where S is the number of source neutrons produced per second by the source, and φM is the highest source intensity of thermal neutrons available at any point in the assembly for use in the neutron radiography beam when the source is in operation. The moderating factor is thus an indication of the efficiency of the moderator in producing neutrons under operating conditions. A moderating factor less than 200 indicates a very efficient moderator. The assembly of the present invention has operated with a moderating factor of about 177.
To form a beam of thermal neutrons, a ring of neutron poison material is disposed outside the moderator to form an aperture symmetrically disposed about the beam axis. The moderator has an inner beam port cavity extending substantially symmetrically of the beam axis from the aperture substantially to the source cavity. Thus thermal neutrons entering the inner beam port cavity near the source and traveling in the direction of the aperture pass freely therethrough, whereas the thermal neutrons and epithermal neutrons having energies less than a predetermined energy and striking the ring of neutron poison material are stopped. A heavy metal (lead) shield just outside the poison ring stops gamma rays produced upon capture of the thermal and epithermal neutrons by the ring material. Such shielding also acts to stop the 2.2 MeV neutron capture gamma rays produced in the moderator. The shielding has a diverging opening mating the aperture with the entrance to a beam collimator.
The beam collimator forms an axial collimating cavity symmetrically disposed about the axis and extending intermediate the aperture and the object position. The collimator is formed of heavy metal (preferably lead) and neutron poison (preferably boron) mixed together to keep gamma rays and thermal neutrons from entering the beam from the collimator surfaces. The assembly is housed in a container which is substantially filled with an hydrogenous neutron reflector, e.g., normal density polyethylene, which acts to reflect neutrons and keep them inside the container and permits only a low level of fast neutrons to escape. A second heavy metal (lead) shield is disposed about the collimator to attenuate gamma rays from the reflector that might otherwise get into the beam.
The container is surrounded by concrete to stop or thermalize remaining neutrons exiting the container other than through the collimator. A neutron poison, preferably of borax, stops thermal neutrons exiting the wall except through the collimator.
The collimated thermal neutrons are directed through the object to be radiographed, and a neutron radiograph is formed, conventionally on a film, using a standard neutron converter such as foil formed of gadolinium.
The moderator and beam port assembly of the present invention is made more versatile by a number of easily made modifications. This permits a change in the relative number of gamma rays in the beam, as may be helpful in the radiography of objects made of certain materials.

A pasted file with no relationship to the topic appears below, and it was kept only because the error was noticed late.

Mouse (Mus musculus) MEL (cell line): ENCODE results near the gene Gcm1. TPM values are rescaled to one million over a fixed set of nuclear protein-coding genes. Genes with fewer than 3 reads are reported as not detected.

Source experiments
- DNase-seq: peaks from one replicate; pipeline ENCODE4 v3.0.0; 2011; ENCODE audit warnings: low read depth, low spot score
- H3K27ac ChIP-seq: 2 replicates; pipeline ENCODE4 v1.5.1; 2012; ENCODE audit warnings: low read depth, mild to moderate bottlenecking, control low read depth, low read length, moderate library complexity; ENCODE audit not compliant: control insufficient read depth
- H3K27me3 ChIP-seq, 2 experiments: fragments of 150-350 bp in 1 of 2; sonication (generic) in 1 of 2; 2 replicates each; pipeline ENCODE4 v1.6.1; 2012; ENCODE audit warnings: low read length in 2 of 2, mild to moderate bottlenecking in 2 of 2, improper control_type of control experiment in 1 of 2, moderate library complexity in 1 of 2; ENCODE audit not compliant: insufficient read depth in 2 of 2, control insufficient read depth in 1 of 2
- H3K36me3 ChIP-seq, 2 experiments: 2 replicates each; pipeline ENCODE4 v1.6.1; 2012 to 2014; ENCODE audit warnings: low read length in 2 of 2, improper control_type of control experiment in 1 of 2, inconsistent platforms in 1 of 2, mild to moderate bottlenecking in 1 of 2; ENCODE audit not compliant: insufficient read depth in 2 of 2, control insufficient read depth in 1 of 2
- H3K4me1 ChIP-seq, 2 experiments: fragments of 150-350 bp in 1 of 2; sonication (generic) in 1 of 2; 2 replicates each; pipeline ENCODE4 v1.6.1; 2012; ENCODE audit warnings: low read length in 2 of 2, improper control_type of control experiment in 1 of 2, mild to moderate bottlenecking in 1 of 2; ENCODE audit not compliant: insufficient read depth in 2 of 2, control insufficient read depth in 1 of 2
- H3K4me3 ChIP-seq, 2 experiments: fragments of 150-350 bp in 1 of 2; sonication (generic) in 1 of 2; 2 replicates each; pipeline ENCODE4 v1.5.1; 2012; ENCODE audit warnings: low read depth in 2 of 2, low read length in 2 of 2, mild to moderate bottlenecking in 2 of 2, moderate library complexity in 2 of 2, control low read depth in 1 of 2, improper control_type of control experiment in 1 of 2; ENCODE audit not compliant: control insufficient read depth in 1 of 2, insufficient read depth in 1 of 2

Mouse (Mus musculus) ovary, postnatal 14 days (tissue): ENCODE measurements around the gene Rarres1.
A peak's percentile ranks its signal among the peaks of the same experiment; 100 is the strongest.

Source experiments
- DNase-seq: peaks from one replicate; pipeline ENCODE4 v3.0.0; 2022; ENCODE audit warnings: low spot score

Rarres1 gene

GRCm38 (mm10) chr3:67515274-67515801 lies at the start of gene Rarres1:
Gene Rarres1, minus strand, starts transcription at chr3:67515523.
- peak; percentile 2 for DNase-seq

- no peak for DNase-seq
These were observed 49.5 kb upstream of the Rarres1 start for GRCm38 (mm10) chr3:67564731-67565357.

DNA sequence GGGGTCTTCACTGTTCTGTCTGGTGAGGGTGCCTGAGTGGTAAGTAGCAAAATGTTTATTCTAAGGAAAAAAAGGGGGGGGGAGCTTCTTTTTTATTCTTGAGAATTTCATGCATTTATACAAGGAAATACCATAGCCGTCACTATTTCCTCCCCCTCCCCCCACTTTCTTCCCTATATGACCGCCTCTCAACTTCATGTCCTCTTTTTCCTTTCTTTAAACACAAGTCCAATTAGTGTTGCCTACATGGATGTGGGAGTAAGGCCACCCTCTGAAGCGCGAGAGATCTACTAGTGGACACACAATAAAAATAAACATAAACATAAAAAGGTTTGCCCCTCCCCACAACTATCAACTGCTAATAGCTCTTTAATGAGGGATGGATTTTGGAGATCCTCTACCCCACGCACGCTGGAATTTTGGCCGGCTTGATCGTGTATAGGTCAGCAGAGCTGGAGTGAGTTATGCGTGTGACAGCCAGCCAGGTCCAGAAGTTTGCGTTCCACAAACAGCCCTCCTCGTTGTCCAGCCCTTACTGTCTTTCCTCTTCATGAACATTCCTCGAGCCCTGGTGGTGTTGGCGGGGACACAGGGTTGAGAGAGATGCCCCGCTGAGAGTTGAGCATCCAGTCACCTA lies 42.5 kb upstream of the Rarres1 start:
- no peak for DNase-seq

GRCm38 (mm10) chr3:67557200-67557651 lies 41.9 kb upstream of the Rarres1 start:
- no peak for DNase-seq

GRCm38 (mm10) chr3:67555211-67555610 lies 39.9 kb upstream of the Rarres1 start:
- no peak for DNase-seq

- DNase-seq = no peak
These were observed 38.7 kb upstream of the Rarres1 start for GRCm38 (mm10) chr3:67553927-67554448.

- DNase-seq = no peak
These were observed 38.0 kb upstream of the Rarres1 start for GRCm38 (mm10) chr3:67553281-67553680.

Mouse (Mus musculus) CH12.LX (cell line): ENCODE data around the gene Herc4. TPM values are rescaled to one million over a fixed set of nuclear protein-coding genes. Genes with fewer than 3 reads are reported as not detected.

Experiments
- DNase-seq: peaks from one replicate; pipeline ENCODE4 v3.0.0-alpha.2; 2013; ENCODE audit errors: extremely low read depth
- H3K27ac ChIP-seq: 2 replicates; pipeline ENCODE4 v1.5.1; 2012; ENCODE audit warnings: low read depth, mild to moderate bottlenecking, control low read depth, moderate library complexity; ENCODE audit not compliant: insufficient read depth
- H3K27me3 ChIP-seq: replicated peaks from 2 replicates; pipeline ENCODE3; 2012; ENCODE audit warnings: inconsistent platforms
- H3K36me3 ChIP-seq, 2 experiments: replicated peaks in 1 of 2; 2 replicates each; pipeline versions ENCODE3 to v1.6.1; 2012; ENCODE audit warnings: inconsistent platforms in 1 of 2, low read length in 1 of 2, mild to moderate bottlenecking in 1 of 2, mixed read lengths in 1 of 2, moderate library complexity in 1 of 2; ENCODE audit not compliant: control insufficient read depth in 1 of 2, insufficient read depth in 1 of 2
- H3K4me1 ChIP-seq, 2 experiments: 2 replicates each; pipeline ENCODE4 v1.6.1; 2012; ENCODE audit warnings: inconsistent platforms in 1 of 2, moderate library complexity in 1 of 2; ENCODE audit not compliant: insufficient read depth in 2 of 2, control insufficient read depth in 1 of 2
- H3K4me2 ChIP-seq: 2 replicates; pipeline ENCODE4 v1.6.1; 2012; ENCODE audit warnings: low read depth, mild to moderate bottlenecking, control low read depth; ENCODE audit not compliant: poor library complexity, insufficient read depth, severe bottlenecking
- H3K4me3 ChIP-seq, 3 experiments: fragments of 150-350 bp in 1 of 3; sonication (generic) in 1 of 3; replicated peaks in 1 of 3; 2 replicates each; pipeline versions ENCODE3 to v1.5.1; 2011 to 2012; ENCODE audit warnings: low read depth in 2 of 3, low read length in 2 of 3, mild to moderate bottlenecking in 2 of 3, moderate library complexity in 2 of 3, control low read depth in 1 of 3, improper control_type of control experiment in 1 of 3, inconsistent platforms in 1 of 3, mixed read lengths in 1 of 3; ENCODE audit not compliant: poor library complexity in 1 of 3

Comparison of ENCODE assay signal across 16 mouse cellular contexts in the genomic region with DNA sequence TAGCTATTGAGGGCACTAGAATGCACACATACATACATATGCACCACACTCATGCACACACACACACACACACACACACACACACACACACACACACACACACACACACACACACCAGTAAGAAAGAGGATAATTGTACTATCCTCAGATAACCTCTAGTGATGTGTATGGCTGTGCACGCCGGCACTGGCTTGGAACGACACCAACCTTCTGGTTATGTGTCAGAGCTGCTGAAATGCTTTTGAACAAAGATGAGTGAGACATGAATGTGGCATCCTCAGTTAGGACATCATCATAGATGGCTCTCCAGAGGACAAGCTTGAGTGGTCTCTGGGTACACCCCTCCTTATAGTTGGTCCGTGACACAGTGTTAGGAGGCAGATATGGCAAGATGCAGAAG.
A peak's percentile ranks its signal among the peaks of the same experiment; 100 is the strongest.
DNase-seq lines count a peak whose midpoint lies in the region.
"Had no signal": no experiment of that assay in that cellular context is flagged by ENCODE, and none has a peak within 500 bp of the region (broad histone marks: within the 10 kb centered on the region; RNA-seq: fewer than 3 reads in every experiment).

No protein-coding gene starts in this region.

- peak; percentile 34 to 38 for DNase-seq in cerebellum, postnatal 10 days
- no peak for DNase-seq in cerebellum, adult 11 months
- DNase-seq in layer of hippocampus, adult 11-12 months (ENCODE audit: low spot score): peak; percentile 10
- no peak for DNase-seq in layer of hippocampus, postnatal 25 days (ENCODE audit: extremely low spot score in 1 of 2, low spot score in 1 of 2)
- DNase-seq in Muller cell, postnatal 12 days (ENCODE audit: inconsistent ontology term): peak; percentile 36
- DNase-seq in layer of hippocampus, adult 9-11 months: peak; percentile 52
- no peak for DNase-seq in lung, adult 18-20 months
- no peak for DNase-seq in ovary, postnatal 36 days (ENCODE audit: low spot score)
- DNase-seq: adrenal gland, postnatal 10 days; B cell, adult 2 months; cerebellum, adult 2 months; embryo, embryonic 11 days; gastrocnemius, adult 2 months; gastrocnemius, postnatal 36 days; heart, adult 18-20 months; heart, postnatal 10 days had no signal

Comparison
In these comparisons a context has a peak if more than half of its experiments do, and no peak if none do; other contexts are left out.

These and other advantages, aspects and objects of the present invention will become evident from the following detailed description, particularly when taken in conjunction with the accompanying drawings.
FIG. 1 is a plan view of a moderator and beam port assembly for neutron radiography in accordance with the present invention as used with a Van de Graff accelerator source of fast neutrons, with the top of the encasing concrete removed;
FIG. 2 is a plan view of the moderator and beam port assembly shown in FIG. 1, with the cover of the containment vessel and the neutron reflector removed;
FIG. 3 is a vertical axial sectional view of the assembly shown in FIG. 2;
FIG. 4 is a vertical transaxial sectional view of one form of inner beam port useful in the assembly shown in FIGS. 2 and 3, taken along line 4--4 of FIG. 5;
FIG. 5 is a vertical axial sectional view of the inner beam port shown in FIG. 4, taken along line 5--5 of FIG. 4;
FIG. 6 is a vertical transaxial sectional view of an alternative form of inner beam port useful in the assembly shown in FIGS. 2 and 3, taken along line 6--6 of FIG. 7;
FIG. 7 is a vertical axial sectional view of the inner beam port shown in FIG. 6, taken along line 7--7 of FIG. 6;
FIG. 8 is a vertical transaxial sectional view of a further alternative form of inner beam port useful in the assembly shown in FIGS. 2 and 3, taken along line 8--8 of FIG. 9; and
FIG. 9 is a vertical axial sectional view of the inner beam port shown in FIG. 8, taken along line 9--9 of FIG. 8.
Shown in FIG. 1 is a moderator and beam port assembly 10 in accordance with the present invention as used with a Van de Graff accelerator system 12 that provides a source of fast neutrons. As shown in FIG. 1, the accelerator system 12 is formed of three parts, a Van de Graff accelerator and deuterium ion source 14, a drift tube 16 and a target 18. The particular accelerator system 12 as shown in the drawings and as used with a particular embodiment of the present invention, is a commercial accelerator source manufactured by High Voltage Engineering Corporation, Burlington, Mass., and sold as Model KNR-3000 for neutron radiography. It provides a beam of deuterons with an energy of 3 megavolts at a beam current of three microamperes, thus providing 900 watts on the target 18. Larger models are available and useful with a moderator and beam port assembly according to the present invention.